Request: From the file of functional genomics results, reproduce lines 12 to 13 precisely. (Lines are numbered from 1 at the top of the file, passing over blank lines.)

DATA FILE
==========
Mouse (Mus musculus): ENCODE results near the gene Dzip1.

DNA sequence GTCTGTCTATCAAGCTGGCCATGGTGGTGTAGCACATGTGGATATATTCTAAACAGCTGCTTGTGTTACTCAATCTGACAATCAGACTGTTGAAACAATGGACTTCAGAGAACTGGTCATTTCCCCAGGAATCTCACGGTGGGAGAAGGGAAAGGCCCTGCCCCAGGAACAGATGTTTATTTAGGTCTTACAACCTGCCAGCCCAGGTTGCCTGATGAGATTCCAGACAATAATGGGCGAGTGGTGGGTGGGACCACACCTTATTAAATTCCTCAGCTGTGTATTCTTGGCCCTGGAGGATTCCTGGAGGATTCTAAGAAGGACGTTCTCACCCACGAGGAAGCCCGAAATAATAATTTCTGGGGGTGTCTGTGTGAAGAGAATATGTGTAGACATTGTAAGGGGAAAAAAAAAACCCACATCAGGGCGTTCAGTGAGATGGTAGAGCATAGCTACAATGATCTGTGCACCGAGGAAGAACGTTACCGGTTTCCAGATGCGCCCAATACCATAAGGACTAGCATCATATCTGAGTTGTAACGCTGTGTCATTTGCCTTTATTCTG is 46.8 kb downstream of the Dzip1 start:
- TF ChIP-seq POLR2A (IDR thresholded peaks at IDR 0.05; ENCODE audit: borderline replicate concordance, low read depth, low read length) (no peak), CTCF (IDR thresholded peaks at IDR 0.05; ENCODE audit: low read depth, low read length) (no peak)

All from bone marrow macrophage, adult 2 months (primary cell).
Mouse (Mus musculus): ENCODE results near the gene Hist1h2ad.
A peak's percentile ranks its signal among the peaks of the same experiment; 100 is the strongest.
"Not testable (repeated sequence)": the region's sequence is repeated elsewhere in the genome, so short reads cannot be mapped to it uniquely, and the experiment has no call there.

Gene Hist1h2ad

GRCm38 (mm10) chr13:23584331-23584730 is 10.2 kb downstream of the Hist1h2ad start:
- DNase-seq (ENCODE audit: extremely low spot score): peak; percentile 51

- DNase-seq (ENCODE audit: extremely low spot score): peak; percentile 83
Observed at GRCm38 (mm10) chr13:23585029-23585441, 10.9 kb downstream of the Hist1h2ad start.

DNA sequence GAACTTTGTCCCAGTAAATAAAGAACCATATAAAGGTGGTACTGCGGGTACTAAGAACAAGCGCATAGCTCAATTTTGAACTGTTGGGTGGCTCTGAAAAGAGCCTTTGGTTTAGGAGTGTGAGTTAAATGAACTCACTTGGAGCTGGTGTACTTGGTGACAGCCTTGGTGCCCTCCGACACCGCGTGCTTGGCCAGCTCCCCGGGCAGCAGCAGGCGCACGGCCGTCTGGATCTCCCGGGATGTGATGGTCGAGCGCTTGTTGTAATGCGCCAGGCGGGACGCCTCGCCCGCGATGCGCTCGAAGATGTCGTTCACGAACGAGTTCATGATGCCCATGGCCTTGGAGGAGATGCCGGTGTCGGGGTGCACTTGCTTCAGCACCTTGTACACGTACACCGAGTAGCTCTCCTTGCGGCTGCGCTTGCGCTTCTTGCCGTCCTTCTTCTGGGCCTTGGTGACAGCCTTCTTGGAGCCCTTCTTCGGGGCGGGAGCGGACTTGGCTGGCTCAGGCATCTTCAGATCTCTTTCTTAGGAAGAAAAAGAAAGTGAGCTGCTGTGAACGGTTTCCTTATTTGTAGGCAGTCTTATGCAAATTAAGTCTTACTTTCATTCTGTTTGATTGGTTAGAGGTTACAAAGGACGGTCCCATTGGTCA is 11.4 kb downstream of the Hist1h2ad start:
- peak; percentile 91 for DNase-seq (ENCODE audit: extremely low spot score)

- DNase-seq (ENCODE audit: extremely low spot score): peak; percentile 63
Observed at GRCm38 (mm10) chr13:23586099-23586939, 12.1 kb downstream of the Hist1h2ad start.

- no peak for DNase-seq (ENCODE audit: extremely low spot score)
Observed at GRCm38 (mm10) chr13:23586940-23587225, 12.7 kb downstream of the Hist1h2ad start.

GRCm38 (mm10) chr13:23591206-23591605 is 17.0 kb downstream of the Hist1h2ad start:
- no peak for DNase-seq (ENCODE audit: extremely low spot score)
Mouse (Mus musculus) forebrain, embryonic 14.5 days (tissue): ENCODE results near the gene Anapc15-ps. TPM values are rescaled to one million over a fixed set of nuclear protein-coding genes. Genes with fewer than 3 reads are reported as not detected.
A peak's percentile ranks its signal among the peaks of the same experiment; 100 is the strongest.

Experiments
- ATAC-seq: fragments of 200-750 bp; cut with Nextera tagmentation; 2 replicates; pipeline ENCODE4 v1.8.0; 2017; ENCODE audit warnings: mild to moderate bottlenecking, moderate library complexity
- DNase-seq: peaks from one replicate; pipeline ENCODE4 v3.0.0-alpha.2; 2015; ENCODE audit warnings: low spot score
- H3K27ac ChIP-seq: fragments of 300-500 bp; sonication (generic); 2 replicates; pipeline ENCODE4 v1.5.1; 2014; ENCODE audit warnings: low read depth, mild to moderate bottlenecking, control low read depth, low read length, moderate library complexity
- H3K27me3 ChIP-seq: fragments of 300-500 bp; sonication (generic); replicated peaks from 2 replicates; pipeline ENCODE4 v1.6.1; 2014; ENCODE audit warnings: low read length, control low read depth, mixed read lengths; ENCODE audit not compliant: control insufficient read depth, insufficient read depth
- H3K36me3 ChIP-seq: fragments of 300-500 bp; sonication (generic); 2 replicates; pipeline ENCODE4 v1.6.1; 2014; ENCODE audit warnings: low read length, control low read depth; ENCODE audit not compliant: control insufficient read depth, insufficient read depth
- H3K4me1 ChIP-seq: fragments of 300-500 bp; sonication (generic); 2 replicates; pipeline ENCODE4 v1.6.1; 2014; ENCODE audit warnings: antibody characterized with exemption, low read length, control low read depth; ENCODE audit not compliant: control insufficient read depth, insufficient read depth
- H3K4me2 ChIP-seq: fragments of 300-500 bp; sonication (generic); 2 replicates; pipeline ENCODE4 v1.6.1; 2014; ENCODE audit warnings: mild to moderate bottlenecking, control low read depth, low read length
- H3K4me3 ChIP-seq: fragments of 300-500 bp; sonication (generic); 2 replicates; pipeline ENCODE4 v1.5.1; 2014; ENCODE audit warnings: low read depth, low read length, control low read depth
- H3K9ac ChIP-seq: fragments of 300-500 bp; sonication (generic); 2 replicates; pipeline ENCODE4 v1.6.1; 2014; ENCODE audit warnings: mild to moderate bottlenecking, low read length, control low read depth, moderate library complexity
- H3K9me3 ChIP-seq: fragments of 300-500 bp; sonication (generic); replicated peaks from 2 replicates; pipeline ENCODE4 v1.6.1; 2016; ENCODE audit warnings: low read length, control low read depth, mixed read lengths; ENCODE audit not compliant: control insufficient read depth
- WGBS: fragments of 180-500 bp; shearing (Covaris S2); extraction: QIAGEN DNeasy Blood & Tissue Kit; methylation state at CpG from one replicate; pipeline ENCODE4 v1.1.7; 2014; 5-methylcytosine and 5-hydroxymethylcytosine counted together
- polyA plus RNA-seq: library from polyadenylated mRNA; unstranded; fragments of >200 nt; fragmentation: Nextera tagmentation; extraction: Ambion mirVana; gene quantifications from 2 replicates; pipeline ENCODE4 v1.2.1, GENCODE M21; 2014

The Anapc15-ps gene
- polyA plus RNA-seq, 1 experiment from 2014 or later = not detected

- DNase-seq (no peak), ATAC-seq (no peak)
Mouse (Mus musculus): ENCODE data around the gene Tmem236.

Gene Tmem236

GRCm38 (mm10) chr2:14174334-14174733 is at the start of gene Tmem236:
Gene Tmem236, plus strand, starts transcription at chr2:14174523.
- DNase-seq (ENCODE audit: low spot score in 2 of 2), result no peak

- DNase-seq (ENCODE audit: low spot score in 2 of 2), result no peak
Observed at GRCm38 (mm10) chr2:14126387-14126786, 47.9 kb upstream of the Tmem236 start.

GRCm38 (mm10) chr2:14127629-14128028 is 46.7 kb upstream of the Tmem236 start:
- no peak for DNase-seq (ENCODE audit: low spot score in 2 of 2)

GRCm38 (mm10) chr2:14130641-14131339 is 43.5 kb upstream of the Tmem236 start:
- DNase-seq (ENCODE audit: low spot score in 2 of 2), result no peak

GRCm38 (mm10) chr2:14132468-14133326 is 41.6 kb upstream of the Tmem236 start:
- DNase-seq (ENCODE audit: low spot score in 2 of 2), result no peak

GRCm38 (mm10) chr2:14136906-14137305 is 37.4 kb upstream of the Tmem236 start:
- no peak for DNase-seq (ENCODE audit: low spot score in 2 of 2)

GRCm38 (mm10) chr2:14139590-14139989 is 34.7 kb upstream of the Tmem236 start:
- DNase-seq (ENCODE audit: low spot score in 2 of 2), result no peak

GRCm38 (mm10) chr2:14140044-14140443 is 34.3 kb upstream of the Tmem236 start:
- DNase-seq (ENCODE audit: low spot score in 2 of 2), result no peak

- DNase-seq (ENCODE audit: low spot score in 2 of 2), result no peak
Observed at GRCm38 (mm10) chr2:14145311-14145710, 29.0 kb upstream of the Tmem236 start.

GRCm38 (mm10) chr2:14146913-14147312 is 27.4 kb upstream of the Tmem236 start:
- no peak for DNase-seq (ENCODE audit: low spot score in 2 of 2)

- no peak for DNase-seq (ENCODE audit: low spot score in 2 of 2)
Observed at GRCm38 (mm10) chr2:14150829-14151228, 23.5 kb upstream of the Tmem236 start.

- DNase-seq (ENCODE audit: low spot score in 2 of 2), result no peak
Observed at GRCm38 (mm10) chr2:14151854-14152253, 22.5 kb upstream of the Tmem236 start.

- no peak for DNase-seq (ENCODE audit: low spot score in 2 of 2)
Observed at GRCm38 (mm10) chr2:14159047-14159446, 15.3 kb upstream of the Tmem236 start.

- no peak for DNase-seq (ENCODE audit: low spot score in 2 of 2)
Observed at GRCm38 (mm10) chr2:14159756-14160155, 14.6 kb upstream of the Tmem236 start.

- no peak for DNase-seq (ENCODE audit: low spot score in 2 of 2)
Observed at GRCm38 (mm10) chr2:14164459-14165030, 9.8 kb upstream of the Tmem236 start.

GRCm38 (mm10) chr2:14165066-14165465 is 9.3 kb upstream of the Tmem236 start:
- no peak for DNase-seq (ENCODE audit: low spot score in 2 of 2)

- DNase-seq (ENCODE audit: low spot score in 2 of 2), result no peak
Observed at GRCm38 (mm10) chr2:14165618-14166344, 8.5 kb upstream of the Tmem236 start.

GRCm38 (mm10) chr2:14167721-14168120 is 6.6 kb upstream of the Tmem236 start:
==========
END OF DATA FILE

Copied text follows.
Observed at GRCm38 (mm10) chr13:23585029-23585441, 10.9 kb downstream of the Hist1h2ad start.

DNA sequence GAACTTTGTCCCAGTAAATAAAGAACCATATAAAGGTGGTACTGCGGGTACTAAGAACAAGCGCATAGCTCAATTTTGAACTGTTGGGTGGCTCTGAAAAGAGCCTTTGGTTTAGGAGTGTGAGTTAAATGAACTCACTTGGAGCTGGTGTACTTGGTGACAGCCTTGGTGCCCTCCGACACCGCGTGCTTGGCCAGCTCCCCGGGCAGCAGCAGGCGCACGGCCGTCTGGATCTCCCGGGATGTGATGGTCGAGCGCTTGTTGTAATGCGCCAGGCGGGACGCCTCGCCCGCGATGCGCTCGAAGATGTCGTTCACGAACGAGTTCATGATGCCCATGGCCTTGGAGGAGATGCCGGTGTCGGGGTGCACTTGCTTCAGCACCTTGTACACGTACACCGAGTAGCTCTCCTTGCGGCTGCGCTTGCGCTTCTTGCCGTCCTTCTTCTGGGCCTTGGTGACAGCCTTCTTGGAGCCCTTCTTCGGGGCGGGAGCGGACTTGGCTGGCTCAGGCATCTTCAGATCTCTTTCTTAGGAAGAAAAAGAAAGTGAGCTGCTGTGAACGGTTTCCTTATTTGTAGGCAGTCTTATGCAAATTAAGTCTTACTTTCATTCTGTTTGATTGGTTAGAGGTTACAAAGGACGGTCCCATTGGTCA is 11.4 kb downstream of the Hist1h2ad start: